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Lanka showdown looms

Colombo, Nov 6 (Reuters): A showdown loomed in Sri Lanka’s bitter political crisis as the embattled Prime Minister headed home to confront a President who made a power grab while he was overseas and threatened the peace he built with Tamil rebels.

Backers of Prime Minister Ranil Wickremesinghe said they planned to fill the airport with supporters when he returned tomorrow, armed with a fresh seal of approval for his peace overtures from the US.

President Chandrika Kumaratunga — who sacked three cabinet ministers, suspended parliament and declared a state of emergency this week citing security concerns — said she had acted in the nation’s best interests. She also said she backed the peace process despite the aggressive power play against her arch-rival.

The crisis is expected to come to a head with Wickremesinghe’s scheduled arrival at 0200 GMT tomorrow after meeting President George W. Bush in the White House.

He said there his foremost job was to keep the fragile peace with the LTTE on course.

A ceasefire signed 20 months ago has given the island its longest respite since the separatist war broke out in 1983, but Kumaratunga accuses the government of conceding too much to the LTTE, one of the world’s most ferocious guerrilla armies. Kumaratunga, who is elected separately from the Prime Minister, backed that up by invoking security concerns.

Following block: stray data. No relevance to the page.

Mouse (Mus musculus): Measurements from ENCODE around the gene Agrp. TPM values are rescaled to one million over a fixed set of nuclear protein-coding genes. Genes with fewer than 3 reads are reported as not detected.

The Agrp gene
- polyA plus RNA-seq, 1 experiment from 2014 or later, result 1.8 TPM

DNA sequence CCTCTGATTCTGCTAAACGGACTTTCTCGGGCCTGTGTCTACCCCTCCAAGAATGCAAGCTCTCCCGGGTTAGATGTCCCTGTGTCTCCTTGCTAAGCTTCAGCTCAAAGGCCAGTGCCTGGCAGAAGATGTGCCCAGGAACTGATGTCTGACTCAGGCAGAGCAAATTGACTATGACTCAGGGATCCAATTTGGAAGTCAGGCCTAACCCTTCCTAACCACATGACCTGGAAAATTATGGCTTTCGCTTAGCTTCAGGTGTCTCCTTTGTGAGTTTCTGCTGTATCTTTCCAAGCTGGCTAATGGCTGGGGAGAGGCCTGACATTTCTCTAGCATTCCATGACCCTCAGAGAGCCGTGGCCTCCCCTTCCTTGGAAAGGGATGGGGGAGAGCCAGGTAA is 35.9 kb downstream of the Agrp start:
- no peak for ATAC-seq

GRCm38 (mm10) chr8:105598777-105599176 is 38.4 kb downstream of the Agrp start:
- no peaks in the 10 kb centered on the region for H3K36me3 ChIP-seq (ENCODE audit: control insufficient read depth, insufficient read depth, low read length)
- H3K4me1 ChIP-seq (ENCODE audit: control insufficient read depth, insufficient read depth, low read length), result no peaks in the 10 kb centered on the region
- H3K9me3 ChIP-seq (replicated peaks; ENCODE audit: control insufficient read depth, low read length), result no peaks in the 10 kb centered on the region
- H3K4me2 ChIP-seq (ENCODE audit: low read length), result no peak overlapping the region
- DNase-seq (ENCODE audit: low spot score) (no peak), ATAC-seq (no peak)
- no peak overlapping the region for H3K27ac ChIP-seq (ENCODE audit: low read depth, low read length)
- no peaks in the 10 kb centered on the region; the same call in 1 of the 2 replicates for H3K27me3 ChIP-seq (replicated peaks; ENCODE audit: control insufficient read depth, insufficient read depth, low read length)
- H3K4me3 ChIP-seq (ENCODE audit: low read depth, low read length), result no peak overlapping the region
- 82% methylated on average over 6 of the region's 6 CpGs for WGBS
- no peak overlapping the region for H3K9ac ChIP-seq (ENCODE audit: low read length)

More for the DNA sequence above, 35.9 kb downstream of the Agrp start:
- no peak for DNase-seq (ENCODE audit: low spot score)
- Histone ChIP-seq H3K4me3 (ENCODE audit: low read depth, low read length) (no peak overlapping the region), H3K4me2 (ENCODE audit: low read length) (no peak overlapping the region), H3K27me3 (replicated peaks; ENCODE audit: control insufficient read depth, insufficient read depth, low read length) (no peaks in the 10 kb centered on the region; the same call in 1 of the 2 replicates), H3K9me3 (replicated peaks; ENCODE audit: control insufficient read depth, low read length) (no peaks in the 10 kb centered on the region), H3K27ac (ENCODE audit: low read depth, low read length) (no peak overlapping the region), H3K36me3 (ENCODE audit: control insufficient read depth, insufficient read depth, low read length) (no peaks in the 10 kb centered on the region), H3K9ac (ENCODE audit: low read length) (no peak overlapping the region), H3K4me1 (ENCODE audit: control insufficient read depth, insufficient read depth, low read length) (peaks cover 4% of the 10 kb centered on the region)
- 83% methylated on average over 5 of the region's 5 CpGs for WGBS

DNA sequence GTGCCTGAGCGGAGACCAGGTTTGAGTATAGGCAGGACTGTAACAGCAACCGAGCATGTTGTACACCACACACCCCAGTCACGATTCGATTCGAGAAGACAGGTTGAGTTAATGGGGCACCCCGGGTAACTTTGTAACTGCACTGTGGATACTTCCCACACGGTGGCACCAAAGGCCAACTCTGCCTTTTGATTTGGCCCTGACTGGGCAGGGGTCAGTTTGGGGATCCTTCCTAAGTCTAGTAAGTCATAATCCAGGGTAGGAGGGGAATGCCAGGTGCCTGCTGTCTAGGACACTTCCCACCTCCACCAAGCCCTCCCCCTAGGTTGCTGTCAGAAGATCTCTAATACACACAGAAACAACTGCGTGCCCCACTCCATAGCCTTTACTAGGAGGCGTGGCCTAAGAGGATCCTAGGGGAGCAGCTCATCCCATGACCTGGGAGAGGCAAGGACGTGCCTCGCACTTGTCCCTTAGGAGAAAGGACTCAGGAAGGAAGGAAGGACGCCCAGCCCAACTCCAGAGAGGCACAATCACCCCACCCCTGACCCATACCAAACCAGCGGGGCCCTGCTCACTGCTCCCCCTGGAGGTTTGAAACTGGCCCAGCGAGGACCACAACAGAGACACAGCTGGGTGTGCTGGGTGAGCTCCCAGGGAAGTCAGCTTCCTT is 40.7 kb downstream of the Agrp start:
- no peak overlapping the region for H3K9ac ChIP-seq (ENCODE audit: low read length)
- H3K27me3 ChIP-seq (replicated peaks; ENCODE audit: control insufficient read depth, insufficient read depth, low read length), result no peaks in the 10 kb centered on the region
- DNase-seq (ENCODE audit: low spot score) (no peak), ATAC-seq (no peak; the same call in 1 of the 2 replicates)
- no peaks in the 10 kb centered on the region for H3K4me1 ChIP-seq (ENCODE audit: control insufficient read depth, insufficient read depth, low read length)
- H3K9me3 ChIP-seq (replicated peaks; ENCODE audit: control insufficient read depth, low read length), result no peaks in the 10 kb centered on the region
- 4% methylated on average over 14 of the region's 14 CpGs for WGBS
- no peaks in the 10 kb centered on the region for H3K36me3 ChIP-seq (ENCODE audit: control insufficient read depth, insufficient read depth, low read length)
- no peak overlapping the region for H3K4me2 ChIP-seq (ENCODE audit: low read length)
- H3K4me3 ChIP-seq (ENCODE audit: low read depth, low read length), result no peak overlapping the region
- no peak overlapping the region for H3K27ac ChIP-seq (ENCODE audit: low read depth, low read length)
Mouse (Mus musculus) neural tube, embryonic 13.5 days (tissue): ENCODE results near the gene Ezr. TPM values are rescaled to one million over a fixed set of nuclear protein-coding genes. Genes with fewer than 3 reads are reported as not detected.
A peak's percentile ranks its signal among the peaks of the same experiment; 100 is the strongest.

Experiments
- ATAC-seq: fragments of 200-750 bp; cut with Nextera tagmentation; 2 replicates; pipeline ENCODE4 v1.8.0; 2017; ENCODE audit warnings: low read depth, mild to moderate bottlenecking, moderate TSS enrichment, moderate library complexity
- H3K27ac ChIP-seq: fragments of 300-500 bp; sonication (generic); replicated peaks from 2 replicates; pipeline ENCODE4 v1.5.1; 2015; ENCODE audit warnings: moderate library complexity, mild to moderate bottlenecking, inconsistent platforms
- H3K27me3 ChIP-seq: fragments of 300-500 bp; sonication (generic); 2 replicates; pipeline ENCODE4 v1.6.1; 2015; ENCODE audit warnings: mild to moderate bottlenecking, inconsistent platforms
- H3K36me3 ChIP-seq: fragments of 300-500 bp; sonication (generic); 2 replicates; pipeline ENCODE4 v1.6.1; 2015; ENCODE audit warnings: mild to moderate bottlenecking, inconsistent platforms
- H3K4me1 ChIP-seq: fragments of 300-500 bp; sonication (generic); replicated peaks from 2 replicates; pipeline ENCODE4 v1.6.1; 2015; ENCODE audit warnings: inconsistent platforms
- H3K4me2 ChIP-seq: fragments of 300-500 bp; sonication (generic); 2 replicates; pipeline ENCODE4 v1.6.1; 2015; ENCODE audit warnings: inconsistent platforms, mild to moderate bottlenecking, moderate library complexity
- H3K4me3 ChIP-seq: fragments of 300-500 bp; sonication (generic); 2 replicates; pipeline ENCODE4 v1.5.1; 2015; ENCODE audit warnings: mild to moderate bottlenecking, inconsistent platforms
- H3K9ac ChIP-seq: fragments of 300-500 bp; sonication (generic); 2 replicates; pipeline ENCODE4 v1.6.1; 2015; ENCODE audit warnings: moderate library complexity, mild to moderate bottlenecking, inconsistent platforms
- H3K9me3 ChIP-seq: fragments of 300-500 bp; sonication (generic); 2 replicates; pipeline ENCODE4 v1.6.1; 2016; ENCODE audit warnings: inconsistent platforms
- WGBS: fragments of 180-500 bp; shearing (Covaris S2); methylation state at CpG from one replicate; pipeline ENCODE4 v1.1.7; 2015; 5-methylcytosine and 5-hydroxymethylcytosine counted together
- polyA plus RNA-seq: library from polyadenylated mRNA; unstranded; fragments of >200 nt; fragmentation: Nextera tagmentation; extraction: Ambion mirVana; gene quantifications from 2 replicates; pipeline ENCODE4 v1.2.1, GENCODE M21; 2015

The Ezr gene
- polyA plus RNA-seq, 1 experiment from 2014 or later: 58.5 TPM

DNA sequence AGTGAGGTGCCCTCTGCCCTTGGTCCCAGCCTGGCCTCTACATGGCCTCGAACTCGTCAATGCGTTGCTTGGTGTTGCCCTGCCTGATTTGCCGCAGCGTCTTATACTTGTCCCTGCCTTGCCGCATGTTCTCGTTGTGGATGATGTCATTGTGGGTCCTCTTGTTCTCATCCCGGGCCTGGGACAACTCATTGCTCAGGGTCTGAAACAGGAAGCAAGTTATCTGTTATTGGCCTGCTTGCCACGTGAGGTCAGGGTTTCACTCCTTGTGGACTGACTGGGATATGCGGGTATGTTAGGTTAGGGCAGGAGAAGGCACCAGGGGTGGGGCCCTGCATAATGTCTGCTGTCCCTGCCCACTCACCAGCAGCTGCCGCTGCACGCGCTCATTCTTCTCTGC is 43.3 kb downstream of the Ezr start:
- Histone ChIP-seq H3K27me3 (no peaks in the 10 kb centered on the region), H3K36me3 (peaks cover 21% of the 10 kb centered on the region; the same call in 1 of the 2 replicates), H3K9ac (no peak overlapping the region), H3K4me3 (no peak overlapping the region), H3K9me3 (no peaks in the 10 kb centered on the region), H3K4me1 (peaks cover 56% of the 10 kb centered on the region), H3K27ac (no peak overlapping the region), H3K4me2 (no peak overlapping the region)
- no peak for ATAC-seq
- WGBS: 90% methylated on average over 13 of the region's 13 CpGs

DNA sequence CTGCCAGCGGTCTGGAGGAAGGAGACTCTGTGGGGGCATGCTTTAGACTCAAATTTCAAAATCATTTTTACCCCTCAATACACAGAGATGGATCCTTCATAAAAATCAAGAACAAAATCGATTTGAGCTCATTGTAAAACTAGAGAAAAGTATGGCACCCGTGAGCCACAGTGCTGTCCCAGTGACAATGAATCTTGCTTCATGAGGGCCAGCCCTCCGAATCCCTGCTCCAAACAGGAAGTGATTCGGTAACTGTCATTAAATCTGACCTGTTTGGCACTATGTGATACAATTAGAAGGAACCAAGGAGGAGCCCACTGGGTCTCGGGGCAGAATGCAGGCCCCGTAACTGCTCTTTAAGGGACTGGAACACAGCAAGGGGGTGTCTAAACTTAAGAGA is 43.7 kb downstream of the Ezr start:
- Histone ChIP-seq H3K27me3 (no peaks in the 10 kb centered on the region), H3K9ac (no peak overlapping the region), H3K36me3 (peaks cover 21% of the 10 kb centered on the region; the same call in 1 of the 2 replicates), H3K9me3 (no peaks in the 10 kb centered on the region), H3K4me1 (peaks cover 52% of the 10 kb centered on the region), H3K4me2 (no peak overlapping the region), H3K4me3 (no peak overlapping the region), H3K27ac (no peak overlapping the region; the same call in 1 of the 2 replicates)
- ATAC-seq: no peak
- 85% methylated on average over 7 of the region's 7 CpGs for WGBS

Her office said she “has only exercised her responsibility as the constitutional head of state in the greater interest of the sovereignty and the security of the nation.”

“The President is committed to the continuity of the ceasefire agreement and to keep open the channel of communication with the LTTE and to a negotiated settlement within a united country.

“The President assures the people of Sri Lanka that there is no cause for alarm or panic.”

The statement came after Wickremesinghe’s cabinet called on her to reconvene parliament and restore the portfolios of the sacked defence, interior and media ministers.

“This was a gross abuse of presidential power. It is a reckless action. There is no violence, no security situation and no valid, proper reason to declare a state of emergency,” cabinet spokesman G.L. Peiris said.

The economy was already suffering, with tourists cancelling visits and investor confidence shaken, he said.

The state of emergency allows detention for up to one year without charge as well as widening Kumaratunga’s powers and those of the military. It was used widely by previous governments to crack down on the Tamil rebellion.

The split between the President and Prime Minister has been looming since Wickremesinghe won parliamentary elections in late 2001, defeating Kumaratunga’s party on a platform of pursuing peace with the Tigers.

Despite the crisis, Colombo was calm. There was increased buying of essential goods in Jaffna peninsula but residents said that was caused by false rumours the sole highway to the north would be closed.

The IMF also called for a quick resolution.

“We certainly hope that the present constitutional uncertainty is resolved quickly, so confidence, which has improved, is not eroded,” IMF spokesman Tom Dawson told a regular news briefing.

Police and army officials said for the moment, security at the airport was not being increased for Wickremesinghe’s return.

“We have no information that there are any demonstrations planned,” said police official Chandra Fernando.

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